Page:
Analysts should be aware of any custom fee arrangements in place that will affect the calculation of fees and performance. These can include such arrangements such as:
Example: Fee and return calculations
Consider a hedge fund with an initial investment of 200 million; the fee structure is 2 and 20 and is based on year-end valuation. In year 1, the return is 30%.
Profit = $60 million.
Management fee: 0.02 x 260 = $5.2 million.
Incentive fee which is 20% of profit = 20% x 60 = $12 million.
Total fee = $5.2 million + $12 million = $17.2 million.
Investor’s return = [(260-17.2)/200] -1 = 21.4%
Total fee = 5.2 + 10.96 = $16.16 million.
Investor’s return = [(260-16.16)/200] – 1 = 21.92%.
As you can see the return is better than Part 1 because incentive fee paid is relatively less here.
Incentive fee = 0.2 x (260 – 200 – 5.2 – 10) = 8.96.
Total fee = 5.20 + 8.96 = $14.16 million.
Incentive fee is further reduced and the investor’s return is enhanced.
Investor’s return = [(260-14.16)/200] – 1 = 22.92%.
Investor’s return = [(220-4.4)/242.8] – 1 = -11.2%
Investor’s net return = [(256- 7.76)/215.6] – 1 = 15.14%.
Example: Hedge fund versus fund of funds
An investor is contemplating investing £200 million in either the Hedge Fund (HF) or the Fund of Funds (FOF). FOF has a “1 and 10” fee structure and invests 10% of its assets under management in HF. HF has a standard “2 and 20” fee structure with no hurdle rate. Management fees are calculated on an annual basis on assets under management at the beginning of the year. Management fees and incentive fees are calculated independently. HF has a 25% return for the year before management and incentive fees.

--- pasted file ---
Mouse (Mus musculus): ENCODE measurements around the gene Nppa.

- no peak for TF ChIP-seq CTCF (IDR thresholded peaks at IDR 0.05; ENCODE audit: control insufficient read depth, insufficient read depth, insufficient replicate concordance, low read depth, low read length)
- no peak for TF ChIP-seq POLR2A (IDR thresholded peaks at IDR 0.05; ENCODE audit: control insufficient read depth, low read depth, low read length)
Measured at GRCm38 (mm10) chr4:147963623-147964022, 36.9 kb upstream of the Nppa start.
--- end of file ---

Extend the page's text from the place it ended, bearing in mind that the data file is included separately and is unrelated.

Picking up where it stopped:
Solution to 1:
HF has a profit before fees on a £200 million investment of £50 million (= 200 million × 25%). The management fee is £4 million (= 200 million × 2%) and the incentive fee is £10 million (= 50 million × 20%). The return to investor is 18% (= (50 – 4 – 10) / 200).
Solution to 2:
FOF earns an 18% return or £36 million profit after fees on £200 million invested with hedge funds. FOF charges the investor a management fee of £2 million (= 200 million × 1%) and an incentive fee of £3.6 million (= 36 million × 10%). The return to the investor is 15.2% (= (36 – 2 -3.6) / 200).
Hedge fund index returns can be overstated due to survivorship, and backfill biases.
A PE fund makes two investments for $5 million each in Company A and Company B. One year later Company A returns a $8 million profit. But two years later Company B turns out to be a complete bust and is worth zero.
The GP’s carried interest is 20% of aggregate profits and there is a clawback provision. How much carried interest will the GP receive in year 1 and year 2.
In year 1, the GP will receive a carried interest of 20% of $8 million = $1.6 million. This amount would typically be held in an escrow account for the benefit of the GP but not actually paid.
In year 2, the GP loses $5 million of the initial $8 million gain, so the aggregate profit is only $3 million. The carried interest payable is 20% x $3 million = $0.6 million. The GP has to return $1 million of the previously accrued incentive fee to the LPs because of the clawback provision.
The hedge fund had an initial investment of $60 million. At the end of the first year, the value was 70 million after fees. At the end of the second year, the value was 80 million before fees. The fund has a 2 and 20 fee structure and incentive fees are calculated using a high water mark and a soft hurdle rate of 5%. Calculate the total fee paid for year 2.
Management fee = 80 x .02 = 1.6 million
Incentive fee = (80 – 70) x .2 = 2 million
Total fee = 1.6 + 2 = 3.6 million